1. In lamenting the decaying of these traditions, Pliny the Elder describes them in detail, in his Natural History XXXV, 2-4.
2. F.W. Kent, Household and Lineage in Renaissance Florence: The Family Life of the Capponi, Ginori, and Rucellai, Princeton 1977, remains unsurpassed in its treatment of every aspect of the subject.
3. Leon Battista Alberti, On Painting, J. Spencer (trans.), rev. ed., New Haven and London 1966, p. 63: “Painting contains a divine force which not only makes absent men present, as friendship is said to do, but moreover makes the dead seem alive,” an adaptation of a line in Cicero’s De Amicitia, VII, 23. And, ibid., “Thus the face of a man who is already dead certainly lives a long life through painting.”
4. G. Vasari, Le vite de’ più eccellenti pittori, scultori ed architettori, G. Milanesi (ed.), vol. 2, Florence 1906, p. 295: “Accade, mentre che e’lavorava in quest’opera, che e’fu consagrata la detta chiesa del Carmine; e Masaccio, in memoria di ciò, di terra verde dipinse di chiaro scuro, sopra la porta che va in convento dentro nel chiostro, tutta la sagra come ella fu; e vi ritrasse infinito numero di cittadini in mantello ed in cappuccino, che vanno dietro alla processione….” Attendance was a demonstration of both civic responsibility and prominence.
5. For the Medici, see J. Shearman, “The Collections of the Younger Branch of the Medici,” in Burlington Magazine, 117 (1975), pp. 12-27; and K. Langedijk, The Portraits of the Medici: 15th-18th centuries, vol. 1, Florence 1981, pp. 13-38.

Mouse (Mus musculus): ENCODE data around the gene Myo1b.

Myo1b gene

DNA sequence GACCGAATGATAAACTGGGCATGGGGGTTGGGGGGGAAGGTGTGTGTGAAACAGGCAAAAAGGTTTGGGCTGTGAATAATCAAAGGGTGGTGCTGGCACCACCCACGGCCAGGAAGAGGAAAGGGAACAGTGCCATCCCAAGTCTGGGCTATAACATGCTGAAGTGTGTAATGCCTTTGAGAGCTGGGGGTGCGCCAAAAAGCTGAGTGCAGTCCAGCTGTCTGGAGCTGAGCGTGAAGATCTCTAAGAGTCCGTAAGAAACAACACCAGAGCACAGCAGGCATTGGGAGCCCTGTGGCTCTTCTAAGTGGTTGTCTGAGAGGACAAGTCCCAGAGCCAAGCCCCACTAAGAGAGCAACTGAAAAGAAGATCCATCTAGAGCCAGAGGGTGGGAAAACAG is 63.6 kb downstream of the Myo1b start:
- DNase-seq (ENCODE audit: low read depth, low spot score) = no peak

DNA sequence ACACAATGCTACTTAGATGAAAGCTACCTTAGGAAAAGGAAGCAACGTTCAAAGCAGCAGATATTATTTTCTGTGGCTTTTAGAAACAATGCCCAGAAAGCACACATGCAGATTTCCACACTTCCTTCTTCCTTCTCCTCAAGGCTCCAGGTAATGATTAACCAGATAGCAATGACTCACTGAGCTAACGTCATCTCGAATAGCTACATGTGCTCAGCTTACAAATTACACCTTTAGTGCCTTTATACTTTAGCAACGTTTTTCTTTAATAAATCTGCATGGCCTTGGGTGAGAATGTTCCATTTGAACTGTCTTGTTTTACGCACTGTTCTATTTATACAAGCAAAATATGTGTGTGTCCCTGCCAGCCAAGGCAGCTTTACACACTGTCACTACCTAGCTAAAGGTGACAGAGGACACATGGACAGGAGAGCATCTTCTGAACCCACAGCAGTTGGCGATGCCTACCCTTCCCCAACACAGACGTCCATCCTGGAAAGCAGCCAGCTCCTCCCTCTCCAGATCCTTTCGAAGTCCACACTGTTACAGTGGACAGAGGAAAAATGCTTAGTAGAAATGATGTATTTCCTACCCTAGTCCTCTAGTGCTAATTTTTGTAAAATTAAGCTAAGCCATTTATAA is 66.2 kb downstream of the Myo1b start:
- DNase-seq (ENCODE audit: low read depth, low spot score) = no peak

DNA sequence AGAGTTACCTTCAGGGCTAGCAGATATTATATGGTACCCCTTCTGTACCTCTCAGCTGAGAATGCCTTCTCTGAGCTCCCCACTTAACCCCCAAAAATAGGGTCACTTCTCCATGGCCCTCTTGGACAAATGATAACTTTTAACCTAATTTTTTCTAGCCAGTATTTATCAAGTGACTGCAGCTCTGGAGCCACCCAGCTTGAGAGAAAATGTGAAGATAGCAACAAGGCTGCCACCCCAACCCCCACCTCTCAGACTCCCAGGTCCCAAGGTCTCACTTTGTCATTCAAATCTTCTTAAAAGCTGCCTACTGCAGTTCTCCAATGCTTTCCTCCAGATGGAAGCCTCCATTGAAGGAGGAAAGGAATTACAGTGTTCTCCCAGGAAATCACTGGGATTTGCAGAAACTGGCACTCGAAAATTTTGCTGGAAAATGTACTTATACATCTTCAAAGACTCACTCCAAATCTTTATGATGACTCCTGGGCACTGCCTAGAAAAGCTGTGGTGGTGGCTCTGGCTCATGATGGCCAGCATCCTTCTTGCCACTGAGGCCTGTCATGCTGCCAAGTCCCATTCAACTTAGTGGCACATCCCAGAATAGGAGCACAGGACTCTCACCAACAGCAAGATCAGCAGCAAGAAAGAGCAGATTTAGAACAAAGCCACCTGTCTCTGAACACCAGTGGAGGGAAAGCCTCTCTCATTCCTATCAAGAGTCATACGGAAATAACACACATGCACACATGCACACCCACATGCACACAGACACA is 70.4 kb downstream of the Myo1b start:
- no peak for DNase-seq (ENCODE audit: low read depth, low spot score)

6. The history of portraits of women is another matter. The immense bibliography on portraiture is too voluminous to list, but for some references to these specific issues see: On the first, J. Pope-Hennessey, The Portrait in the Renaissance, Bollingen Ser. XXXV, 12, Princeton 1966, chapters 1-2; On the change to full-face, L. Campbell, The Renaissance Portrait: European Portrait Painting in 14th, 15th and 16th centuries, New Haven and London 1990, pp. 75-86; On the influence of sculpture, A. Wright, “Memory of Faces,” in Art, Memory and Family in Renaissance Florence, G. Ciappelli and P.L. Rubin (eds.), Cambridge 2000, pp. 98-102; On Byzantine icons: see Alexander Nagel’s essay in the present publication; and on souls see L. Syson, “Witnessing Faces, Remembering Souls,” in El retrato del Renacimiento, M. Falomir (ed.), Madrid 2008, pp. 416-20.
7. Lorne Campbell has underscored the need to recognize this pose as a “seven-eighths view.” See L. Campbell, in Memling's portraits, exhibition catalogue, T.-H. Borchert (ed.), Ghent 2005, p. 56.
8. K. Christiansen, in The Renaissance Portrait from Donatello to Bellini, exhibition catalogue, K. Christiansen and S. Weppelmann (eds.), New Haven and London 2011, pp. 123-4, cat. no. 21.
9. I. Lavin, “On the Sources and Meaning of the Renaissance Portrait Bust,” in Art Quarterly, no. 33 (1970), pp. 207-15; reprinted in: The Art of Commemoration in the Renaissance: The Slade Lectures, M. Aronberg Lavin (ed.), New York 2020, pp. 23-50.